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The Definition of "Choking" (See Also "Chicago Cubs")

Andrew ShafferContributor IOctober 3, 2008

Choking is the psychological and/or physical reaction to heightened expectations, even when those expectations are warranted due to, say, a 97-win regular season. Choking stifles even the best hitters and can be partial or complete, with partial choking allowing some, although inadequate, gasps of offense. Prolonged or complete choking results in a failure to advance in the postseason.

Choking can be caused by:

  • The unexpected re-introduction of a slumping player into the everyday lineup. Said player struck out three times and left four men on base on Thursday. See "Kosuke Fukudome".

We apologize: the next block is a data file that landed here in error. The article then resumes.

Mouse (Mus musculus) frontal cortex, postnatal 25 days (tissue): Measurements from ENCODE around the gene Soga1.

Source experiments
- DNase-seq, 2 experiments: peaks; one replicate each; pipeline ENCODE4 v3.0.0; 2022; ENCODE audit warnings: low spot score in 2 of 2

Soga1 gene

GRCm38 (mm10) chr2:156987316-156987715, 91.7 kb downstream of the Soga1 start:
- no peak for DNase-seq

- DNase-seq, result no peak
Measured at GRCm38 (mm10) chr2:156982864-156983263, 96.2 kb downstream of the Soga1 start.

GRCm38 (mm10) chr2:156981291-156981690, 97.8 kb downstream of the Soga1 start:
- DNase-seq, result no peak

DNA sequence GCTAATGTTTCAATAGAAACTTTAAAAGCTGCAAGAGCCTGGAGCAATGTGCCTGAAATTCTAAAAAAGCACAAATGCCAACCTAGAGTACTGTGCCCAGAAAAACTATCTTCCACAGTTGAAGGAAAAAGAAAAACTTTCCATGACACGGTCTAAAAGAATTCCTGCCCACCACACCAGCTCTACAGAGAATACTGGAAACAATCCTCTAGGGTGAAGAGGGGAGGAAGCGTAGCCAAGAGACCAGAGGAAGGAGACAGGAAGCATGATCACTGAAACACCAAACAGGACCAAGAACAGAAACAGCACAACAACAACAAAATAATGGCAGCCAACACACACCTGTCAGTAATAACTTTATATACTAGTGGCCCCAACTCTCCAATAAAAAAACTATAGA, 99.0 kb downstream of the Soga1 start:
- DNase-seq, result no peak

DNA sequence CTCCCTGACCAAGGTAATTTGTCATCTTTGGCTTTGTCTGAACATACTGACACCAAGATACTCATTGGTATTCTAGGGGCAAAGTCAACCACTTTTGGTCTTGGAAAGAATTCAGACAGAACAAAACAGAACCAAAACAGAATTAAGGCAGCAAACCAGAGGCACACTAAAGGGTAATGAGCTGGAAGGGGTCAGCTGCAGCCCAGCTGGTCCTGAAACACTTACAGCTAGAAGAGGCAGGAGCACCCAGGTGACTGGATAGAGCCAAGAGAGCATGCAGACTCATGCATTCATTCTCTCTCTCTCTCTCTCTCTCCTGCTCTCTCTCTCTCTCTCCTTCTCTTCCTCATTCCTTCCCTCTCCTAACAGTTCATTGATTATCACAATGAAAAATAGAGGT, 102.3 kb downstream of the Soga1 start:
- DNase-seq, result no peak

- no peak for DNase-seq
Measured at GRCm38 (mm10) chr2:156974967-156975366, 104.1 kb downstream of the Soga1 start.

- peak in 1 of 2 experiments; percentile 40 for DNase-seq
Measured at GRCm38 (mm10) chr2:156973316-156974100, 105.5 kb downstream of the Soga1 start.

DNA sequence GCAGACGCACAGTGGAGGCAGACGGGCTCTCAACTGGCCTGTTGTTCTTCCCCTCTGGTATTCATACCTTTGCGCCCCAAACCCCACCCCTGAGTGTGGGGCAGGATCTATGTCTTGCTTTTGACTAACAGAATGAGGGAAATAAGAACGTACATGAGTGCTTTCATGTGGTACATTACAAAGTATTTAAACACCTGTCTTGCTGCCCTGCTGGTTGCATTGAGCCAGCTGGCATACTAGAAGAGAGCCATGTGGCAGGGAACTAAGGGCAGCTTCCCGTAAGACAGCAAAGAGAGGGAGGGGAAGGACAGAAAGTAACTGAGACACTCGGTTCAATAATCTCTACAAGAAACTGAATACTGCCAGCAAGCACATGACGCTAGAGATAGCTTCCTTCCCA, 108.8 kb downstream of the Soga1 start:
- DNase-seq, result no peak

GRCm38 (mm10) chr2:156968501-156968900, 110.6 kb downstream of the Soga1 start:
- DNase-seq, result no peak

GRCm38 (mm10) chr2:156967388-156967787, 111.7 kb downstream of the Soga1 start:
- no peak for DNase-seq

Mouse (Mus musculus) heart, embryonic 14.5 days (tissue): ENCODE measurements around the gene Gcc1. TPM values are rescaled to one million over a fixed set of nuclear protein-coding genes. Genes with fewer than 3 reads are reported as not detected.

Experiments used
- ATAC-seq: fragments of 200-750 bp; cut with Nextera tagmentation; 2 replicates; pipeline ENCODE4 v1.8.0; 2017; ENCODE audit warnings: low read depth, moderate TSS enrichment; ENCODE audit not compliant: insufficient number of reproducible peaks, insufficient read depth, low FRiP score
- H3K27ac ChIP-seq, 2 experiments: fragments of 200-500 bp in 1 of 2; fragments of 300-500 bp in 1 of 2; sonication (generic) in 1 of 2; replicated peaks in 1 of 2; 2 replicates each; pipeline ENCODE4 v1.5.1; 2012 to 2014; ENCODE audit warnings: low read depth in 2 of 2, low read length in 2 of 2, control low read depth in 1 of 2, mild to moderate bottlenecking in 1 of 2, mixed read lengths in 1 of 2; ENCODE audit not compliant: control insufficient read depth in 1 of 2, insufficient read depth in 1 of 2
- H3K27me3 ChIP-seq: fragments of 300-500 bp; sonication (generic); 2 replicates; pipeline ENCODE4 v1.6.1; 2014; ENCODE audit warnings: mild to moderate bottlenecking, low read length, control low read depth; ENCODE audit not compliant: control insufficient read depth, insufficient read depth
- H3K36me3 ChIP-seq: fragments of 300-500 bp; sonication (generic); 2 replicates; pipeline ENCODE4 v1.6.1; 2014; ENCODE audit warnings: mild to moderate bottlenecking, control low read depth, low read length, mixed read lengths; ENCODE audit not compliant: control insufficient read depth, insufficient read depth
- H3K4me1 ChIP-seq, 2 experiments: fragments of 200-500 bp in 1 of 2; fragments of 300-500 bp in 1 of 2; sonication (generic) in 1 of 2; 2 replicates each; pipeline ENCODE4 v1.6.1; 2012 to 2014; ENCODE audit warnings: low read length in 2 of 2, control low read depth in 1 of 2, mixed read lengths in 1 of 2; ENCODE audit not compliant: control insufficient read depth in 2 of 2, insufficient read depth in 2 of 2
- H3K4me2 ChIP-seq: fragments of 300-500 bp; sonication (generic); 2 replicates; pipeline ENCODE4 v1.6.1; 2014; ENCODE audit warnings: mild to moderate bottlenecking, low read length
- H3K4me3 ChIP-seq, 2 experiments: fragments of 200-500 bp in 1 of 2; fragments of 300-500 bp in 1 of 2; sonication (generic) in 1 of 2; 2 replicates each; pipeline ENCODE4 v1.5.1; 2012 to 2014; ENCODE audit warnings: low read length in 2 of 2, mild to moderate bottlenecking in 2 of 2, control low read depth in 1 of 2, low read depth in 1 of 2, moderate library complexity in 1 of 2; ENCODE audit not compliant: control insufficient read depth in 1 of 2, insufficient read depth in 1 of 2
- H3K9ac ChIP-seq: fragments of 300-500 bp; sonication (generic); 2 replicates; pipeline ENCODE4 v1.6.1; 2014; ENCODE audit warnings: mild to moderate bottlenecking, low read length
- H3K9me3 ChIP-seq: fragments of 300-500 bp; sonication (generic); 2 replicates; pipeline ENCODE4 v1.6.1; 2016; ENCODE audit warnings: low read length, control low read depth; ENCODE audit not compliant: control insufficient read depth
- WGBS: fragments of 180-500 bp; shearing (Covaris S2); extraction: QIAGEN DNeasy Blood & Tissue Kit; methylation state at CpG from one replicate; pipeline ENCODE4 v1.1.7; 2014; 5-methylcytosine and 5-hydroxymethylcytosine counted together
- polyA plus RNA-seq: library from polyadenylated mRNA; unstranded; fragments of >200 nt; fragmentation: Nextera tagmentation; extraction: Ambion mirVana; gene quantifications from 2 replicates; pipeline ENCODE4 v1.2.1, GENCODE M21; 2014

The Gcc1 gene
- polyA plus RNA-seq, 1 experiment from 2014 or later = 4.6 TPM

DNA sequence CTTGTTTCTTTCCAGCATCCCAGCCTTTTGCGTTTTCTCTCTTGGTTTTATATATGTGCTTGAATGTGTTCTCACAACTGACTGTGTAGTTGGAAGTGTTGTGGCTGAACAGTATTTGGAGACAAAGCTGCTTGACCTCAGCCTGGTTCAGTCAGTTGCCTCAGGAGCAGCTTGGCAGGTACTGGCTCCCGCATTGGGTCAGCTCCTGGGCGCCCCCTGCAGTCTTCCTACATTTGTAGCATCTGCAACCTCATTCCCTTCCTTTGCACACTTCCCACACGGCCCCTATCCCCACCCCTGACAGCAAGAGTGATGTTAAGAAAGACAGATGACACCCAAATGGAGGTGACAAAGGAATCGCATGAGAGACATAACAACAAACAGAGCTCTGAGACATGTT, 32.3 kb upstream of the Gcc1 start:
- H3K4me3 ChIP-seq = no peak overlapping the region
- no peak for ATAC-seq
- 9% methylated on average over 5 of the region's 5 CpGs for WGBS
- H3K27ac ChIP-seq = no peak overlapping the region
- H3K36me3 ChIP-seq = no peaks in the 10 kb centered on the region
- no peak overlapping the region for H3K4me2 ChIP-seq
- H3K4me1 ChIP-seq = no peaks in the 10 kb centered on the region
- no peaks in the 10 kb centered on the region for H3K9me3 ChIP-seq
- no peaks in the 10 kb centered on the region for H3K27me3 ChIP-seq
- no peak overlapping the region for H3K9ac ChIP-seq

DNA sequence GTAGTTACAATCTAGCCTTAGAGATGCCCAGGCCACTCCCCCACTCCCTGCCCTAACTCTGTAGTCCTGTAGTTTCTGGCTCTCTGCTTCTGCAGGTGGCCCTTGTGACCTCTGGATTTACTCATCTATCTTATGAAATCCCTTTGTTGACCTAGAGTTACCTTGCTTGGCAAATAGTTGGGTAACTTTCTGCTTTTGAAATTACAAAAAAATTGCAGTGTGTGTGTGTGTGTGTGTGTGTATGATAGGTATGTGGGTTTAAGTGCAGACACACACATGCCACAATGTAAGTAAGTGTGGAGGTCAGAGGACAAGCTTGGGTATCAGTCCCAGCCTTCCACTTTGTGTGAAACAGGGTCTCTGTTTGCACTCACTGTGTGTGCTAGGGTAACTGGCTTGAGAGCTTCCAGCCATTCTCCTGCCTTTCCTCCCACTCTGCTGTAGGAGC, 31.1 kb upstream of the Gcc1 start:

• Uncharacteristic starting pitching performances by two 14+ game winners in two must-win games. See "Ryan Dempster" and "Carlos Zambrano."
  • An NLDS record-tying four fielding errors on one's home field. See "Mark DeRosa," "Derrek Lee," "Ryan Theriot," and "Aramis Ramirez."
  • A leadoff hitter batting .111 this postseason. See "Alfonso Soriano."
  • An "untouchable" 1-2 closing combo giving up three runs in their first postseason appearance together. See "Carlos Marmol" and "Kerry Wood."
  • A superior opponent with a seasoned postseason manager and roster. See "L.A. Dodgers", "Joe Torre," "Derek Lowe," and "Manny Ramirez."

Choking, if caught early enough, can usually be treated by shuffling the lineup or a momentum-changing play.

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